Essays > Waiting for Flint's Renaissance Can Make You Old and Gray

Along with a lot of other people around here, I’ve grown old waiting for the renaissance of Flint. Maybe that’s why I felt slightly dizzy the first time I walked into Blackstone’s.
It is intensely discombobulating to be in a place that has the look and feel of an actual city hangout with a bit of flair (despite the loud Muzak), the kind of place a lot of people enjoy in other cities every day of their lives, and to admit how much I’ve missed it.

As usual, in Flint , our desperation is raw and hard to hide. We just want something to work. As a friend of mine said the other day, “this is a town of broken people” and so if Flint really is getting better, it’s going to take awhile before we believe it and give up our bleak, self-fulfilling prophecies.

This week I went to The Torch to meet Gordie Young, honcho of the website, which gets robust traffic from the diaspora of former Flintoids. I like keeping up on their passionate obsessions.

It’s clear they experience Flint, at least in memory, as a fascinating and absorbing place – idiosyncratic and almost infuriatingly lovable. Gordie lives in San Francisco now and teaches at a Jesuit college in Santa Clara, but his hometown is never far from his mind and heart.
Young was in Flint on assignment from and the New York Times. He spent two weeks documenting last rites for Central High School, meeting numerous bureaucrats, going to a Dayne Walling fundraiser, checking out Brenda Clack’s Juneteenth celebration, and bunking down in a sleeping bag in Carriage Town’s pink Nash house.

Flint is hot right now, Young said, his freelance work given an ironic boost by gasbag Rush Limbaugh’s recent ridiculous call to “just bulldoze it.” Young said he kept sensing something surreal – that “counterintuitively, Flint seems to be coming back.”

In his piece, where he described the indignities of trying to qualify to buy a house in the Bay Area, there echoed a poignant, uncomfortable yearning for something in his beat-up old hometown. If he could talk his skeptical girlfriend into it, he suggested, he might buy a house here, where they could afford something more than a walk-in closet.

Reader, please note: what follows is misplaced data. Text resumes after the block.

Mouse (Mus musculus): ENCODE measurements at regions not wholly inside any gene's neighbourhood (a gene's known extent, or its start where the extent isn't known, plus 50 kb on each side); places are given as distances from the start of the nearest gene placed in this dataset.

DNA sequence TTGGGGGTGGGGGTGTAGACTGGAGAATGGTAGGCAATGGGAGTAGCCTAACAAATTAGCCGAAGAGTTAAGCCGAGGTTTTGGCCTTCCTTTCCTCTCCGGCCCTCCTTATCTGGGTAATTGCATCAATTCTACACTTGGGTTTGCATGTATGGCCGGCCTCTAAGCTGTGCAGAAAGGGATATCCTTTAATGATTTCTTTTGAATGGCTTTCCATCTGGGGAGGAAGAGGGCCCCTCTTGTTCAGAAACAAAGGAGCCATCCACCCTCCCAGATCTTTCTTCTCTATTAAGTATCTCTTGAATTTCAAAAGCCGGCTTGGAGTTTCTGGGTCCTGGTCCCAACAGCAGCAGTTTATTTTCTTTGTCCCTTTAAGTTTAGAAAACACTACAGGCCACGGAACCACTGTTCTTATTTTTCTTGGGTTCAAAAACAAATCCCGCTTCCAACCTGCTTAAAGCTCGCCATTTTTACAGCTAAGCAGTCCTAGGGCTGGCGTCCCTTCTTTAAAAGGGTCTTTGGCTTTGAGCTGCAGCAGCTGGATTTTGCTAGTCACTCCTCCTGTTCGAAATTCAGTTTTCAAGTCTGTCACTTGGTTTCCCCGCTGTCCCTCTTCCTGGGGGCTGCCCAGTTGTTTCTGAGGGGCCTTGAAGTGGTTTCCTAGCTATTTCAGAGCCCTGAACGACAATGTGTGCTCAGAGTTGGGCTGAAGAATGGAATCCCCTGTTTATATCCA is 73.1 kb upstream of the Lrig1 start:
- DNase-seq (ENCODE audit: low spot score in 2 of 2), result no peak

I try to imagine what exactly might convince that young woman that life here can be really quite fine. It’s true, especially on these long, languid days around the Solstice.
Last night as the sun took its sweet time setting over the neighborhood, for example, I saw Shane – an old friend but new neighbor – out on his front porch playing guitar.
Ted and I grabbed our mugs of tea and ambled over. We settled down on the steps while Shane plucked a few chords. His son Jericho and a little friend chased the first fireflies of the season around the wide trunks of silver maples.

Shane’s wife Holly came out and we watched the kids play while the streetl lights came up orange in the leafy canopy.

Then John, the next door neighbor, jogged up from a Crim training run and stood in the yard catching up on the news. He’d just gotten back from a working vacation to LA, and we talked about the Huntington Library, one of my favorite places, where his wife Vicky pursued her scholarship in the Shakespeare collection.

Craig, another neighbor, walked by, as he does faithfully twice a day year round, with his dogs Joey and Annie. We watched Annie poop on our yard, waiting to pounce if Craig left it there. But Craig’s a fine neighbor and quickly scooped it up, accepting our hooted thanks from across the street.

By the time Ted and I wandered back to our house the kids had been gently sent to bed and the sun still hovered over the roofs of Beard.

“That felt neighborly,” Ted said, his arm around me. As we repaired to our back porch to savor the lingering dusk, I found myself happily spinning out details of that day’s walk.
Along the way I had stopped to talk to Nick and Yvonne, strolling with their “president kids,” in pleasant nonpartisanship named Kennedy, McKinley, Reagan, Carter (earnestly peddling a little plastic car) and Pierce.

I stopped to talk to Charlene, who said she’s planning a poetry reading to celebrate Ray Carver, the late poet and writer she knew as a young woman in California.
I ran into Susie, who told me her three miniature doggies who regularly yap spastically at passersby are “The Monsignor, The Rabbi and The Pentacostal.” I’ll let you guess which one causes the most trouble. I’m sure they’re actually sweet.

I realized, elaborating on those interesting people and their stories, that I had much of what I’ve always wanted in life, right here on Maxine.

Many of us who’ve lived here for years struggle with our sense that, as I said in my very first column for this magazine, we never intended to stay. We really planned to set off for the Territories, so to speak, or wished we could. We complain floridly about the place (Gordie Young and I agreed that’s the mark of a true Flintoid) but even I admit that bulldozing Flint, Mr. Limbaugh, might be a little premature.

Some of us, like my husband, swear Flint really is rising from the ashes and our housing values are sure to soar. I’m not so sure, but then, there’s, well, Blackstone’s. Is it enough? Signs are there, but I distrust them. In the meantime, neighborhood life in all its lovely variety continues, the balm for discontent.